National Highways’ green mapping project to boost biodiversity on England’s motorways and A-roads

National Highways is set to use artificial intelligence and satellite mapping to help track changes in habitats and biodiversity.

Using the new state-of-the-art mapping tool will make it easier for National Highways to keep track of its Soft Estate ecosystems bordering the country’s 4,300 miles of motorways and major A-roads.  

Over the last 10 to 15 years, routine inspection of the Soft Estate has provided a basic level of information. However, this needs to be improved if the government-owned company is to identify, manage and prioritise maintenance of the soft estate more efficiently, ultimately boosting biodiversity.

The project, providing regular insight across the Soft Estate, will help the company halt the decline of biodiversity across its activities by 2025, and support informed maintenance and renewal activities for the next Road Period (2025-20230)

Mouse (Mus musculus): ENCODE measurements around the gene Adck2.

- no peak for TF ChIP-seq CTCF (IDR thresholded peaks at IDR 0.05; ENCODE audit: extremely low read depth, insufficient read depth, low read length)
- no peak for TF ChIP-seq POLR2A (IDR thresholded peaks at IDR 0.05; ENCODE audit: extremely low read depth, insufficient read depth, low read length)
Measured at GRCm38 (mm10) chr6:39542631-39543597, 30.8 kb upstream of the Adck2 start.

In Oct 2023, the project completed its Concept Stage which explored whether answering the question of biodiversity net gain was possible using remote sensing and spatial analytics.

Funded through the Designated Funds Innovation and Modernisation fund, the concept stage was conducted with the Connected Places and Satellite Applications Catapult.

Ben Hewlett, National Highways’ Senior Environmental Advisor, said: “We’re excited to be working in this innovative area to ensure we’re improving our asset knowledge of the Soft Estate, maximising its biodiversity, and bringing long-lasting benefits to people, nature and wildlife. This is a glowing example of how new technologies such as AI can help to improve biodiversity at scale.  

“This is an important building block of the work we’re undertaking to protect and enhance the ecology and the environment across the country, with an aim of achieving no net loss of biodiversity across all our work areas.


Related Stories


All the latest highways news direct to your inbox every week day

Subscribe now